The key to understanding your balance sheet and financial terms is understanding the terms used on the balance sheet and by your accountant to describe your financial situation. The following are definitions of many of those terms.
Current asset: A current asset is an asset that will be used in a business year or cycle, such as cash and inventory.
Current Liability: A current liability is a liability that will mature and is expected to be settled in cash within a year or business cycle, such as accounts payable or credit lines used.
Fixed asset: A fixed liability or a long-term asset is a liability that cannot be quickly converted into cash, it is not sold to the public, but is used by the company in operations such as automobiles, buildings, machinery or equipment.
Fixed liability: A fixed liability is a debt that will not be paid off within a year, such as a mortgage,
Current ratio: The current ratio is current assets / current liabilities. It is an indicator of the liquidity of a corporation and reflects its ability to pay its bills. In general, banks and investors look for a current ratio of 2, but this can vary by industry. Companies with inventories that roll over faster than payable may survive with a lower ratio.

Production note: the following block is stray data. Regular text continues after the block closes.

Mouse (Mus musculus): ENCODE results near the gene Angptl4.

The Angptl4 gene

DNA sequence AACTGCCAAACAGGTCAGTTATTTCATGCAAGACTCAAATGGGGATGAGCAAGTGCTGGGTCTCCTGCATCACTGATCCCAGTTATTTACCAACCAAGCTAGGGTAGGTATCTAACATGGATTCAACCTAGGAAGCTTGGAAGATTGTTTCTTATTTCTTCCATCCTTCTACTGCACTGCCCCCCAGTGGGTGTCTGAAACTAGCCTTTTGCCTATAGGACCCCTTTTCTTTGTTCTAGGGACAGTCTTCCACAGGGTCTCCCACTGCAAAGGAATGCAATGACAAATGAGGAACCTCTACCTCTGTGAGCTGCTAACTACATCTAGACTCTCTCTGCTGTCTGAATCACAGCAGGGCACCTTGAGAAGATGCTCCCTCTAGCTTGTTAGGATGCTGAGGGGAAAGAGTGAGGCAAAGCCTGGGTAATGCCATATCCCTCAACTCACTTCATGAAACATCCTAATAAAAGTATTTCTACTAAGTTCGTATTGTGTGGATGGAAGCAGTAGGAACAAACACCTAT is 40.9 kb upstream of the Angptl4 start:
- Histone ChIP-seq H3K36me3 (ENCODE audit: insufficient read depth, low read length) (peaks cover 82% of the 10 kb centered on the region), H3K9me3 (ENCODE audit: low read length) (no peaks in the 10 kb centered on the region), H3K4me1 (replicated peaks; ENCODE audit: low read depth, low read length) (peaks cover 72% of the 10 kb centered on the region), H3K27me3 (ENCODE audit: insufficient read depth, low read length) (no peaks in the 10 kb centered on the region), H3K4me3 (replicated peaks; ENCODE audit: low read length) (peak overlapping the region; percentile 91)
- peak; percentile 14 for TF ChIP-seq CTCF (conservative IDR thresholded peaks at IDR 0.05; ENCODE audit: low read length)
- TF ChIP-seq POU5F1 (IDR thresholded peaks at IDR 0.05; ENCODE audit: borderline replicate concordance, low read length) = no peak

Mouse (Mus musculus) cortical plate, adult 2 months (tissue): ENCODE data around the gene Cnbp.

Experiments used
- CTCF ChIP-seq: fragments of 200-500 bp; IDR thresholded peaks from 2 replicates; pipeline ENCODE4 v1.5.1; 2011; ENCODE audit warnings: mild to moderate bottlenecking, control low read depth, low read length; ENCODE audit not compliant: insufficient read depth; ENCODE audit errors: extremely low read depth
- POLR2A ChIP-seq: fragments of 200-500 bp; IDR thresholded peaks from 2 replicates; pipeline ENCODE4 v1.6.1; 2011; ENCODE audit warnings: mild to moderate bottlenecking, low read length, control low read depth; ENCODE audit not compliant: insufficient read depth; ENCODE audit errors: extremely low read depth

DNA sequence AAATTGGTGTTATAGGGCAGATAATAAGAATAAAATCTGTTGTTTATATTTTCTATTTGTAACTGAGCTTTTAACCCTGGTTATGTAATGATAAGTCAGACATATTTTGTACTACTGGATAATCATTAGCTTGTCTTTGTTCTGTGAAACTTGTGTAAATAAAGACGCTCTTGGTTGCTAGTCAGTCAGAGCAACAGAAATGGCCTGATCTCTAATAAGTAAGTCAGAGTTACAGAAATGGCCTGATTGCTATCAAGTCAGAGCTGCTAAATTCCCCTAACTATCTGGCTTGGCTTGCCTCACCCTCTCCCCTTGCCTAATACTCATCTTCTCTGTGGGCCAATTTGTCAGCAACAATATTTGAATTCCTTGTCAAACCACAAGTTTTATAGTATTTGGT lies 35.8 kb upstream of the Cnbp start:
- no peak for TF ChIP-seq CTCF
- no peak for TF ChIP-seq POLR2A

Working capital: Working capital is Current Assets – Current Liabilities.
Cash Flow – Cash flow is cash in minus cash out over a fixed period.
Return on Investment or Rate of Return: Increase in value / initial investment. In most small businesses, calculating this from the balance sheet will not tell the whole story. Small business owners will likely get benefits from the business that reduce the present value, but are the result of the business operation, such as paychecks, bonuses, auto, life insurance, rental of personal assets rented from the business and others. It’s good to calculate this number so you know that your money is working efficiently. There is no point in running your business and risking your investment to get a 1% return.
Debt: A debt is an increase in an asset or a decrease in a liability. A credit is the opposite of a decrease in an asset or an increase in a liability. Your many accountants have a long textbook definition, but in almost all cases it is that easy.
Copyright 2010 Original Content Thomas Robinson